Describing the leadership of Jammeh, the Human Rights Watch report of 2015 viewed the citizenry in the country as “ a population living in a climate of fear in which government, justice and accountability for abuses is utterly beyond reach”. After 22 years in office, Yaya Jammeh on the platform of his party, Alliance for Patriotic Reorientation and Construction (APRC), contested the 2016 presidential election in The Gambia. Seven opposition parties fed up with the sit tight right syndrome of Jammeh coalesced into a major opposition United Democratic Party branded as ‘Coalition 2016’ and against all odds Adama Barrow, an Estate Agent and relatively a political novice was chosen by the coalition on October 30 to stand against Jammeh in the presidential election. The primary resolve of these strange bedfellows in the coalition was to wrestle power from Jammeh, a perceived stubborn power monger. In a bid to consolidate the coalition, it was allegedly agreed among the members of the coalition group that if Adama Barrow won, he should rule for three years out of the five-year tenure and then relinquish power to another member of the opposition, a position not known to constitution of the country. It was further claimed that Barrow consented to the arrangement and signed the documented agreement.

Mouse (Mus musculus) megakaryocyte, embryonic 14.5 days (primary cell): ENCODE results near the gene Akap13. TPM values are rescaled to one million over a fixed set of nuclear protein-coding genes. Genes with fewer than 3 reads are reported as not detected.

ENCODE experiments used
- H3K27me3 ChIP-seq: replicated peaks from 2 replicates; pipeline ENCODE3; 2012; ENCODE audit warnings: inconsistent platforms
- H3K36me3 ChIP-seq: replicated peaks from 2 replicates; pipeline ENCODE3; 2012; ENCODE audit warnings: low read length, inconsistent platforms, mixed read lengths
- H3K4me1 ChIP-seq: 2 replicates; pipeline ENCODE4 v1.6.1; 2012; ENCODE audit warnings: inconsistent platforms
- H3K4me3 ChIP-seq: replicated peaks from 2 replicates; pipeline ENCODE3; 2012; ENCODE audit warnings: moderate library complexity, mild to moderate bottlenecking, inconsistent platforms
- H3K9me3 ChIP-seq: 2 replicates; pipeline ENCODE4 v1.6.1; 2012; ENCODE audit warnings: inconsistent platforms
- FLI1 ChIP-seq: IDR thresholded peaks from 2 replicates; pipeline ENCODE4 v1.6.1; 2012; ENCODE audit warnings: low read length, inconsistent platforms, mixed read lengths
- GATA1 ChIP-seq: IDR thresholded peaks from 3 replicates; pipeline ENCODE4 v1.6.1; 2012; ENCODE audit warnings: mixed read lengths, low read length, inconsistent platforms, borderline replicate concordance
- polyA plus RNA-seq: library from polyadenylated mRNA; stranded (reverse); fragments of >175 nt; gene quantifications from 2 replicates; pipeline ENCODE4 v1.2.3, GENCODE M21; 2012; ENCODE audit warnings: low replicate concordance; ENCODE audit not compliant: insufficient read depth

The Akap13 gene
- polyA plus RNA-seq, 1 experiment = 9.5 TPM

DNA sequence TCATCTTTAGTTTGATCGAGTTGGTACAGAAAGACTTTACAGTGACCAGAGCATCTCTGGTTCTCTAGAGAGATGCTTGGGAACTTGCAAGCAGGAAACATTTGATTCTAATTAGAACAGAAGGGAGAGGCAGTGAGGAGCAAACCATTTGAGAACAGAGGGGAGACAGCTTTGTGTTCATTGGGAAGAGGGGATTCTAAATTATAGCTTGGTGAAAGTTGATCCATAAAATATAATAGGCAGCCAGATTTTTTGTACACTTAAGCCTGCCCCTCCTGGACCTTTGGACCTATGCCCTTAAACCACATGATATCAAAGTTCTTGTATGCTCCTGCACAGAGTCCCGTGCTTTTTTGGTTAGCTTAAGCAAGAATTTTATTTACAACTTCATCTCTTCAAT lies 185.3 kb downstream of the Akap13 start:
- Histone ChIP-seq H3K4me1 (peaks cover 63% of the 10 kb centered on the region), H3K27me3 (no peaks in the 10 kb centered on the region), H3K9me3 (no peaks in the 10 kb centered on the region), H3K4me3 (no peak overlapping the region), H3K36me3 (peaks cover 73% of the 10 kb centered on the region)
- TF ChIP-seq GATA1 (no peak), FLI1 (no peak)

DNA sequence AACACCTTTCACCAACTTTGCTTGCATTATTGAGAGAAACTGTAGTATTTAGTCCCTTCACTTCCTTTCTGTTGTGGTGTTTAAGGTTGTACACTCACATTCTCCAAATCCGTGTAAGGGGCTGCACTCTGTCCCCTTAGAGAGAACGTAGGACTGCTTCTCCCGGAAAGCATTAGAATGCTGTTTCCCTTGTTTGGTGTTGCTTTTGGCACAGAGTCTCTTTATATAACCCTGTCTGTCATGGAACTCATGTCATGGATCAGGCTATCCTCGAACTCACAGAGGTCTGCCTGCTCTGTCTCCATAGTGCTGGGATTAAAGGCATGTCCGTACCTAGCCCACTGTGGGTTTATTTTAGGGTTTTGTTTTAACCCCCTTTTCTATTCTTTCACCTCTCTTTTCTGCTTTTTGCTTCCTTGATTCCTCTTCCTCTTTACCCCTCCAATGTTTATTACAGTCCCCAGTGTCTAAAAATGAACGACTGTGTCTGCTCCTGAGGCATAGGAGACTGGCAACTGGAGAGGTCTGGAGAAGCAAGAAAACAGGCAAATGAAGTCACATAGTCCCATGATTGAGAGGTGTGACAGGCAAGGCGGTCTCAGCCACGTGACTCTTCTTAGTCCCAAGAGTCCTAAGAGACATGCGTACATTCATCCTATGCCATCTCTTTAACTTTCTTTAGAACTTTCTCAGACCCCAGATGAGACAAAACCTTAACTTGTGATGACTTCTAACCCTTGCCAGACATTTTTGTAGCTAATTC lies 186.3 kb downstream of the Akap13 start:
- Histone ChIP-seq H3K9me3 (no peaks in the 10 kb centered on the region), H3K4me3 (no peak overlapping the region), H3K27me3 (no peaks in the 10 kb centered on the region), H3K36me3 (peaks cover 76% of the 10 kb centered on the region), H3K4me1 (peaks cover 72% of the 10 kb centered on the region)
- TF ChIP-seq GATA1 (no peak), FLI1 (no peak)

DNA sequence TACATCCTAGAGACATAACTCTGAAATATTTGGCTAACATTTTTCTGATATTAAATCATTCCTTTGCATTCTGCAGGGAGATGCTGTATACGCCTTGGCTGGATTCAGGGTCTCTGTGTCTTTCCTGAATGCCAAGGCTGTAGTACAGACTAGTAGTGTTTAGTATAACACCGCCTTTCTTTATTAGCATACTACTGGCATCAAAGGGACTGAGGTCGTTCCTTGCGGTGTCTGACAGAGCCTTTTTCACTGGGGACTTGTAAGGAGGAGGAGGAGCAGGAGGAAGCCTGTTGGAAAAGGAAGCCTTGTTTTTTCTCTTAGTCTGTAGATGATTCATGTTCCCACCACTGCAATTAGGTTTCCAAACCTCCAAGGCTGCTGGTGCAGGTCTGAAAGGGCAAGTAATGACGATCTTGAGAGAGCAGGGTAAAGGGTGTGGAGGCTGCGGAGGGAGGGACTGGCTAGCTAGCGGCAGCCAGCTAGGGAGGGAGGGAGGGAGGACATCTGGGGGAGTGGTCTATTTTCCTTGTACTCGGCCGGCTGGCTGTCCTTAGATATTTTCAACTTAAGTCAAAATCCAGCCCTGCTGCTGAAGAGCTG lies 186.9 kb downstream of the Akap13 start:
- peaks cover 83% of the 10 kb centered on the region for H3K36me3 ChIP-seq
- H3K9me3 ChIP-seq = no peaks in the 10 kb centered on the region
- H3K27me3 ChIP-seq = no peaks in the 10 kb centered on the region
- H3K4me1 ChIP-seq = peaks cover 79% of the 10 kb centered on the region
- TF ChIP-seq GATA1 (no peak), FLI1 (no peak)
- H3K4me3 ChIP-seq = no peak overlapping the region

The shoddy arrangement later became a ghost currently hunting the so-called coalition government.